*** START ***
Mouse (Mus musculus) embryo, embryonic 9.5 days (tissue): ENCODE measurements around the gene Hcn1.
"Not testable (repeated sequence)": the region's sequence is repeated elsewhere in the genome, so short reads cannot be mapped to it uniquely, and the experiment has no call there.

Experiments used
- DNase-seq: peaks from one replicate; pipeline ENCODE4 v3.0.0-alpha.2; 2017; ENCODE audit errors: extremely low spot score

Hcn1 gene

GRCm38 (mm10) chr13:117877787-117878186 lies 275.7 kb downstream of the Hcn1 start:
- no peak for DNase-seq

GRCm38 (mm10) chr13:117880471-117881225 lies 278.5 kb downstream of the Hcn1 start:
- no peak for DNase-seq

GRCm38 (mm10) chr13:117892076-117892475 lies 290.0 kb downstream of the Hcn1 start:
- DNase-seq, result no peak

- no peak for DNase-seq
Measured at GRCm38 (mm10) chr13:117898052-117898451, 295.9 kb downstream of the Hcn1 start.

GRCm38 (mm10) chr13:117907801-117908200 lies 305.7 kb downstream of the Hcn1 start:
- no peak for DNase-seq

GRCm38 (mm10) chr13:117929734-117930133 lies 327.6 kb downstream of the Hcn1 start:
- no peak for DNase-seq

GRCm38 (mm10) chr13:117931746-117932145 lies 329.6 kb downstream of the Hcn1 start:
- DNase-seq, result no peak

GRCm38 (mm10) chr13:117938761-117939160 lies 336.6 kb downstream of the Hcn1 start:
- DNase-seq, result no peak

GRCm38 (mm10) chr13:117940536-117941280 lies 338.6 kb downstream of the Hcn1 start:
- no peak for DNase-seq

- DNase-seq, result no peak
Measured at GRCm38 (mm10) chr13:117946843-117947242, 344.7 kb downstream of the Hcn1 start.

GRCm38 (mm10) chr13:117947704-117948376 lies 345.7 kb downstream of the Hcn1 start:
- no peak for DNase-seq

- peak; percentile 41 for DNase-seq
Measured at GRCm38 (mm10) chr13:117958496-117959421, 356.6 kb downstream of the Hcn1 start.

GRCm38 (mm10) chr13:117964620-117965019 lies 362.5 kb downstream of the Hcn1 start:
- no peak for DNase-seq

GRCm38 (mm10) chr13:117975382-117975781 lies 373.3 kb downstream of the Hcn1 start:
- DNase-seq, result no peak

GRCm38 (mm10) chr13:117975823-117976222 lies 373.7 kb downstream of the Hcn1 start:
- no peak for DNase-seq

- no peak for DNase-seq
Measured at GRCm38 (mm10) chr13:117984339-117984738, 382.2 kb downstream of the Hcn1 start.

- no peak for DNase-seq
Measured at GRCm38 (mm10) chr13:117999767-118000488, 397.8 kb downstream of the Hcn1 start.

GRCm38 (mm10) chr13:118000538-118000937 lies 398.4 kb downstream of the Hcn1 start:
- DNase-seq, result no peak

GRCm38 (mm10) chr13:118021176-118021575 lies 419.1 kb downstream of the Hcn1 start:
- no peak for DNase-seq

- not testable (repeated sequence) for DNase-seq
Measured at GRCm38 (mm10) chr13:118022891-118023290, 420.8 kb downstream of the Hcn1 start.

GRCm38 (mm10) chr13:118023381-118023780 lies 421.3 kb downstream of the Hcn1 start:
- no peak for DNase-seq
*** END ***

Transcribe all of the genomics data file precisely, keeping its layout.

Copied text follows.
Mouse (Mus musculus) embryo, embryonic 9.5 days (tissue): ENCODE measurements around the gene Hcn1.
"Not testable (repeated sequence)": the region's sequence is repeated elsewhere in the genome, so short reads cannot be mapped to it uniquely, and the experiment has no call there.

Experiments used
- DNase-seq: peaks from one replicate; pipeline ENCODE4 v3.0.0-alpha.2; 2017; ENCODE audit errors: extremely low spot score

Hcn1 gene

GRCm38 (mm10) chr13:117877787-117878186 lies 275.7 kb downstream of the Hcn1 start:
- no peak for DNase-seq

GRCm38 (mm10) chr13:117880471-117881225 lies 278.5 kb downstream of the Hcn1 start:
- no peak for DNase-seq

GRCm38 (mm10) chr13:117892076-117892475 lies 290.0 kb downstream of the Hcn1 start:
- DNase-seq, result no peak

- no peak for DNase-seq
Measured at GRCm38 (mm10) chr13:117898052-117898451, 295.9 kb downstream of the Hcn1 start.

GRCm38 (mm10) chr13:117907801-117908200 lies 305.7 kb downstream of the Hcn1 start:
- no peak for DNase-seq

GRCm38 (mm10) chr13:117929734-117930133 lies 327.6 kb downstream of the Hcn1 start:
- no peak for DNase-seq

GRCm38 (mm10) chr13:117931746-117932145 lies 329.6 kb downstream of the Hcn1 start:
- DNase-seq, result no peak

GRCm38 (mm10) chr13:117938761-117939160 lies 336.6 kb downstream of the Hcn1 start:
- DNase-seq, result no peak

GRCm38 (mm10) chr13:117940536-117941280 lies 338.6 kb downstream of the Hcn1 start:
- no peak for DNase-seq

- DNase-seq, result no peak
Measured at GRCm38 (mm10) chr13:117946843-117947242, 344.7 kb downstream of the Hcn1 start.

GRCm38 (mm10) chr13:117947704-117948376 lies 345.7 kb downstream of the Hcn1 start:
- no peak for DNase-seq

- peak; percentile 41 for DNase-seq
Measured at GRCm38 (mm10) chr13:117958496-117959421, 356.6 kb downstream of the Hcn1 start.

GRCm38 (mm10) chr13:117964620-117965019 lies 362.5 kb downstream of the Hcn1 start:
- no peak for DNase-seq

GRCm38 (mm10) chr13:117975382-117975781 lies 373.3 kb downstream of the Hcn1 start:
- DNase-seq, result no peak

GRCm38 (mm10) chr13:117975823-117976222 lies 373.7 kb downstream of the Hcn1 start:
- no peak for DNase-seq

- no peak for DNase-seq
Measured at GRCm38 (mm10) chr13:117984339-117984738, 382.2 kb downstream of the Hcn1 start.

- no peak for DNase-seq
Measured at GRCm38 (mm10) chr13:117999767-118000488, 397.8 kb downstream of the Hcn1 start.

GRCm38 (mm10) chr13:118000538-118000937 lies 398.4 kb downstream of the Hcn1 start:
- DNase-seq, result no peak

GRCm38 (mm10) chr13:118021176-118021575 lies 419.1 kb downstream of the Hcn1 start:
- no peak for DNase-seq

- not testable (repeated sequence) for DNase-seq
Measured at GRCm38 (mm10) chr13:118022891-118023290, 420.8 kb downstream of the Hcn1 start.

GRCm38 (mm10) chr13:118023381-118023780 lies 421.3 kb downstream of the Hcn1 start:
- no peak for DNase-seq